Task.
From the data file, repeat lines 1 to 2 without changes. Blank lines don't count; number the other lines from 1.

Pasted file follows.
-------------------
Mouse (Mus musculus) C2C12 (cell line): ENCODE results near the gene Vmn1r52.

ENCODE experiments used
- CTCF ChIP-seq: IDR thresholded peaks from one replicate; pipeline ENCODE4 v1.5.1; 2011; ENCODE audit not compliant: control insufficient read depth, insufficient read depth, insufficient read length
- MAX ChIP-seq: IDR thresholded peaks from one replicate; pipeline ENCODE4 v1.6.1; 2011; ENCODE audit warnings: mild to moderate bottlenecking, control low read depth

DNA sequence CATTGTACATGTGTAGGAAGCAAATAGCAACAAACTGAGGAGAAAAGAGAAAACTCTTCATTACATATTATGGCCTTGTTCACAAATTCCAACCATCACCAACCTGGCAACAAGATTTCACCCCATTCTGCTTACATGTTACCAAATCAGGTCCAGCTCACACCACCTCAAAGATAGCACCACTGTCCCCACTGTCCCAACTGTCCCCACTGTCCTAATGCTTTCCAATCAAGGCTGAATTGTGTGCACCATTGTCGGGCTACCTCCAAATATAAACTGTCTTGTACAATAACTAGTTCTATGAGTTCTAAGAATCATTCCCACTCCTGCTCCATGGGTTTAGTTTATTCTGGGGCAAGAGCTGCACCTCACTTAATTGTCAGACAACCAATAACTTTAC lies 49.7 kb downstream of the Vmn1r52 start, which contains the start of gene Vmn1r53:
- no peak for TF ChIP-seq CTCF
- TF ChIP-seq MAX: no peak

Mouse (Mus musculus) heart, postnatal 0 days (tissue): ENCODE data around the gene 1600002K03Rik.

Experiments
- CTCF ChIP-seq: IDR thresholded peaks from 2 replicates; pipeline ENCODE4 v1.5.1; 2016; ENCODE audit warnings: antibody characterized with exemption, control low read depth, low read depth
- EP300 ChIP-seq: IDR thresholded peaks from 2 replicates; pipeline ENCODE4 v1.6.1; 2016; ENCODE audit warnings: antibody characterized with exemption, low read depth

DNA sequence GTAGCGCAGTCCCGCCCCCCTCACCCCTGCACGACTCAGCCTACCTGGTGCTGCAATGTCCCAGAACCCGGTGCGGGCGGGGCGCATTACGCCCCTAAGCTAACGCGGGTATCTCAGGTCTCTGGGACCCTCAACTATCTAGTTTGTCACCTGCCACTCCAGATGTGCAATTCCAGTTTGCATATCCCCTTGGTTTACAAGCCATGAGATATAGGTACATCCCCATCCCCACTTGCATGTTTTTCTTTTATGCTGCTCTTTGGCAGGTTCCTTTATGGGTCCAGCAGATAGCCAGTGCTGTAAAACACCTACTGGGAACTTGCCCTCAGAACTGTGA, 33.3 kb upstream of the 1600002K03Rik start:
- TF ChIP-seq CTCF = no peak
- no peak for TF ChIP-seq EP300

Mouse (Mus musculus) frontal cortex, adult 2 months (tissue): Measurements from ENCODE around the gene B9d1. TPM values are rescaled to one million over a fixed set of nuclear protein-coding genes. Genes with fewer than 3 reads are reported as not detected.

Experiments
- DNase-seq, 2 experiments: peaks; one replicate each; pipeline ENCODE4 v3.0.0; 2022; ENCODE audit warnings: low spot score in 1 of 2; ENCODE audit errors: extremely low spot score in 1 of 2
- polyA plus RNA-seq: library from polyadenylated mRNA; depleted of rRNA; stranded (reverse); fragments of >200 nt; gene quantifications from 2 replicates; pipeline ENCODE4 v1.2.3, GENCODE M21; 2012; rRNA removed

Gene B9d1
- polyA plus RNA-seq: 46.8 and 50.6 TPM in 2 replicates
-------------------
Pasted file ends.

Mouse (Mus musculus) C2C12 (cell line): ENCODE results near the gene Vmn1r52.

ENCODE experiments used